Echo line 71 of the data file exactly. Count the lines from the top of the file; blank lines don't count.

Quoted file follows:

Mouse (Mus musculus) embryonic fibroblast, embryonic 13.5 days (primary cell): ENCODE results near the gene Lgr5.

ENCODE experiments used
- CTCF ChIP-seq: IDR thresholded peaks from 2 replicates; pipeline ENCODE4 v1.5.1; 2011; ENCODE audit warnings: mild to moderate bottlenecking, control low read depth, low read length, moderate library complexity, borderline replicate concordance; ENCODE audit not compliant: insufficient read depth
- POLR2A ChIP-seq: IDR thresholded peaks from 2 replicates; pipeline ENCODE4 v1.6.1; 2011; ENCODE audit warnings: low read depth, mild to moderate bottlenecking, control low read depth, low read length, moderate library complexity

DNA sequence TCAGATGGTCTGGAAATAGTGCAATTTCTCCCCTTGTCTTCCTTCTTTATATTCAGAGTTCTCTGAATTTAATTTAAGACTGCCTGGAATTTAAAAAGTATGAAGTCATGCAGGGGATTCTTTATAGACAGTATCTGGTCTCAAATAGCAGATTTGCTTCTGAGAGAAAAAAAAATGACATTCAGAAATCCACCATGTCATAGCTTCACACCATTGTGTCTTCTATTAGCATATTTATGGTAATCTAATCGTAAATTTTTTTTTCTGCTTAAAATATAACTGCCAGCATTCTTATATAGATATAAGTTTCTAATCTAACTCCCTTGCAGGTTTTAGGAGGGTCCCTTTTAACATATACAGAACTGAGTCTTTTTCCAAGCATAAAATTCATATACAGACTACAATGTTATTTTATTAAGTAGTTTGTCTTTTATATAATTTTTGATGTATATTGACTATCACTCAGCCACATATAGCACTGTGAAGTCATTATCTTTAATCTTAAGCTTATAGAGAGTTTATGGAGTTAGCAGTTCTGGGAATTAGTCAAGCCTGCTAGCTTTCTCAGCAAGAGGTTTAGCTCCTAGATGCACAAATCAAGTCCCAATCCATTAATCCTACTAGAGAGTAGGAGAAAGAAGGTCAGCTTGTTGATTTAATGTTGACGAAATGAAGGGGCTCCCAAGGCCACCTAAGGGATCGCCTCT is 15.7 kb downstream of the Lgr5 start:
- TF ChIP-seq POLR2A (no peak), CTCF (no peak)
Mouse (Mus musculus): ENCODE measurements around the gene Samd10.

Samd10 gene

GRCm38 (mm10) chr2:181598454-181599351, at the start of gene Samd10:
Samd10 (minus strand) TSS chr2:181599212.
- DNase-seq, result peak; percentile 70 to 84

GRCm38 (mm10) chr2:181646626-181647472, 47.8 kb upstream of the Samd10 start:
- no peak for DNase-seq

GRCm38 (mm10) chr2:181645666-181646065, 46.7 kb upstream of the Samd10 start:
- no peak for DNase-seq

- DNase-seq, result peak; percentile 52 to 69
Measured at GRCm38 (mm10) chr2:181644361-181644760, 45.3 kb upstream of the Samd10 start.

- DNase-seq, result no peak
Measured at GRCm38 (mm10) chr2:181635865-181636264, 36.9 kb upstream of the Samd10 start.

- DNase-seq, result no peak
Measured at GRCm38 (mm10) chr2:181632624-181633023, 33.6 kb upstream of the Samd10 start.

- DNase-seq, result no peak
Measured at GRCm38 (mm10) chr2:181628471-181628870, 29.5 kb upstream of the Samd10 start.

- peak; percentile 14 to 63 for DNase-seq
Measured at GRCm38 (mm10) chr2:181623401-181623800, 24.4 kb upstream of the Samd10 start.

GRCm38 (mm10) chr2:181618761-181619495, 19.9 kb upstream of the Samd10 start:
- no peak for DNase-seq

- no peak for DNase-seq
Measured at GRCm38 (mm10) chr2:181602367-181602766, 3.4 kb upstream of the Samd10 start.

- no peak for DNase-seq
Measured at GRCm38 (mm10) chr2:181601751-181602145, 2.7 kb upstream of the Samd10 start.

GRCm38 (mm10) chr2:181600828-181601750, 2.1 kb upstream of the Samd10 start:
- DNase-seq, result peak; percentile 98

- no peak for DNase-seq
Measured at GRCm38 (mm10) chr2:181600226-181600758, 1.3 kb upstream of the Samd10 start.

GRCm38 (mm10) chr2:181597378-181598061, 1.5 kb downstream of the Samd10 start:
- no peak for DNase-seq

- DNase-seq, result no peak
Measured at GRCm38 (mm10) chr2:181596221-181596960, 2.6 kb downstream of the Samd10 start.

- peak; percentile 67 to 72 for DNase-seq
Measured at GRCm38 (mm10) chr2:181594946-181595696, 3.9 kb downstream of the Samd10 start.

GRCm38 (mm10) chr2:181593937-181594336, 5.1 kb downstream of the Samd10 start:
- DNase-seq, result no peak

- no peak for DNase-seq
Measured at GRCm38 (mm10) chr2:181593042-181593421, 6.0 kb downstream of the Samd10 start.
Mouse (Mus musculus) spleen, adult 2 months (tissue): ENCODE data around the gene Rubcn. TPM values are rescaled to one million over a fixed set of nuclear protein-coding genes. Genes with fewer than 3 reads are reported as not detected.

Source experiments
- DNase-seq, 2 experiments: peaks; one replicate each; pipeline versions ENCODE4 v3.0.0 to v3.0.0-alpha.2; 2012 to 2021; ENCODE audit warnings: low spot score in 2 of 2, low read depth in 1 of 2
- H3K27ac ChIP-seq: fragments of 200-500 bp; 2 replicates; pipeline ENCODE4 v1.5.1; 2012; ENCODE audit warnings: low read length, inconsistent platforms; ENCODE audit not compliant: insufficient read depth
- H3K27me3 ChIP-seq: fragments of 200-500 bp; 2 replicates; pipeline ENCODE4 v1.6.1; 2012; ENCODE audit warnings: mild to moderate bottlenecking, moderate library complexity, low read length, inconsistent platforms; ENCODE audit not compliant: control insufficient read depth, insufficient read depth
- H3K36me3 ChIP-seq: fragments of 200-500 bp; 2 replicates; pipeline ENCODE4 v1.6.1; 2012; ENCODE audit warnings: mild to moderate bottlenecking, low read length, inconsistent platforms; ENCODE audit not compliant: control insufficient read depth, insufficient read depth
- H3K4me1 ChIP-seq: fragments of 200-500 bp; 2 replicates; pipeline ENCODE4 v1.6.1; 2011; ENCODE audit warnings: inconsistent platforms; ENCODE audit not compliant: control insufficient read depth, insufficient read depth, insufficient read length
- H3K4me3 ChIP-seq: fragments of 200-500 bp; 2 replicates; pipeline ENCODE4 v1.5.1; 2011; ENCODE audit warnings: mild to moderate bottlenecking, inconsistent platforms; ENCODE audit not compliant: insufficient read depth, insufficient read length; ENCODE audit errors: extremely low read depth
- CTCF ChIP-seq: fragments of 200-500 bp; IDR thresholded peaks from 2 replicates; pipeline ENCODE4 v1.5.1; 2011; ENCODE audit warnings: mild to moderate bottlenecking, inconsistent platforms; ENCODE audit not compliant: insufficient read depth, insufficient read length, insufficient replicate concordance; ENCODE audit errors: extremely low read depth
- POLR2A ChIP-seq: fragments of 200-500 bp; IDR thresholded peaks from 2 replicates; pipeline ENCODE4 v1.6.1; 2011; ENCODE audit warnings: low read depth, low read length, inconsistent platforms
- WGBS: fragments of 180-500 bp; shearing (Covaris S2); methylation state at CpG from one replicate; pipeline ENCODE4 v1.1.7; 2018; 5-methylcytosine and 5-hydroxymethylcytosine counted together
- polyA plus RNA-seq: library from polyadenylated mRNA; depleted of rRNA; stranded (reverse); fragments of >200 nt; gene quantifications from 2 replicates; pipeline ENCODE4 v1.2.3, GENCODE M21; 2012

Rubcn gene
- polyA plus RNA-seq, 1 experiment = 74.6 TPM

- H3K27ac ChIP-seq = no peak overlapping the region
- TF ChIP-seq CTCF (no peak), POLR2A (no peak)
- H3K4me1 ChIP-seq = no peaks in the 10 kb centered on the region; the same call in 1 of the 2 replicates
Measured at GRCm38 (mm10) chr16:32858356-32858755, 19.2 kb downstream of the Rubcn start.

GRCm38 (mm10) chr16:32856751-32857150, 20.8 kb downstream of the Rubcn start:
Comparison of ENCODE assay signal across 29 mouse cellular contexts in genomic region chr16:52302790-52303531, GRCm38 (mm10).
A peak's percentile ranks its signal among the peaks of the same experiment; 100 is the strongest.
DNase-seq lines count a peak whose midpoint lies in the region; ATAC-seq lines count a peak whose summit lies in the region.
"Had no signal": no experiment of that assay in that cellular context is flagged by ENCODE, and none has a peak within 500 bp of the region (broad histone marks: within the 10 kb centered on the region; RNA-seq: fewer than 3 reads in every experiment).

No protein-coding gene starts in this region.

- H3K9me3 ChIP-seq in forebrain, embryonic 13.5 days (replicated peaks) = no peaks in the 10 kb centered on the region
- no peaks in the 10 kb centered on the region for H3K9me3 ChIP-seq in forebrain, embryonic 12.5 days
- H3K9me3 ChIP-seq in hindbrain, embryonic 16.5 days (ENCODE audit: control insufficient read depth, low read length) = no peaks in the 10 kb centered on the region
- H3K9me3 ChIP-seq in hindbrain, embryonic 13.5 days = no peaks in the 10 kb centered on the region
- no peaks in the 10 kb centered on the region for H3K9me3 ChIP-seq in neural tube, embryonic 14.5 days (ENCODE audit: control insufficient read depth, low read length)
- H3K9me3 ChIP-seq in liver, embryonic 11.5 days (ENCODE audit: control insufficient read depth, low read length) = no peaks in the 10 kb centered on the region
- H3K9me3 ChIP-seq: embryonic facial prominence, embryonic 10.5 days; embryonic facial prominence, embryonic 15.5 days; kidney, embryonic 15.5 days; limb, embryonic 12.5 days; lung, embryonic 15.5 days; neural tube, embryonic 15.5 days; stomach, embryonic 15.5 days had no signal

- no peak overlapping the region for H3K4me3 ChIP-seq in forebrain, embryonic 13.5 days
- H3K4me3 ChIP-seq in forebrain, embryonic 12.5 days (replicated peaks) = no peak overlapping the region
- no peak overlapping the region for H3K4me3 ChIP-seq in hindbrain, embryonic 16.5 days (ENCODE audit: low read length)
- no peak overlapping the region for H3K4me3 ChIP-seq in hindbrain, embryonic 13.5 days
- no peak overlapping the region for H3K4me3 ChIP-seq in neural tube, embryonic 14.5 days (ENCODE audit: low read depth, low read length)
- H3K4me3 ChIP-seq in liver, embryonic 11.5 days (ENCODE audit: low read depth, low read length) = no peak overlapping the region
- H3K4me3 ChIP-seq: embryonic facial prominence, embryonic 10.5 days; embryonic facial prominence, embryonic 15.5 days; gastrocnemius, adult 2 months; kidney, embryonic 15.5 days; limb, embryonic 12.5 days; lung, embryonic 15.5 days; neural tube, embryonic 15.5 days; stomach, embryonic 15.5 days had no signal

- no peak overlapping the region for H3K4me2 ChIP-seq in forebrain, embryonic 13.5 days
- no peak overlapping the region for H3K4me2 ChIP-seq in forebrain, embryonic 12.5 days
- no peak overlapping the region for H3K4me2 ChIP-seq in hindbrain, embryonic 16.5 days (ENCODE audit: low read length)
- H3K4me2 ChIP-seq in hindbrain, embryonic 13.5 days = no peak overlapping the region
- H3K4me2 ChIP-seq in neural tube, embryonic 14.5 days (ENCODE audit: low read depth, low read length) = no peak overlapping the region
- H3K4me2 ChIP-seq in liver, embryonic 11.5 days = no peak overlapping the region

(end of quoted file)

- no peaks in the 10 kb centered on the region for H3K9me3 ChIP-seq in forebrain, embryonic 12.5 days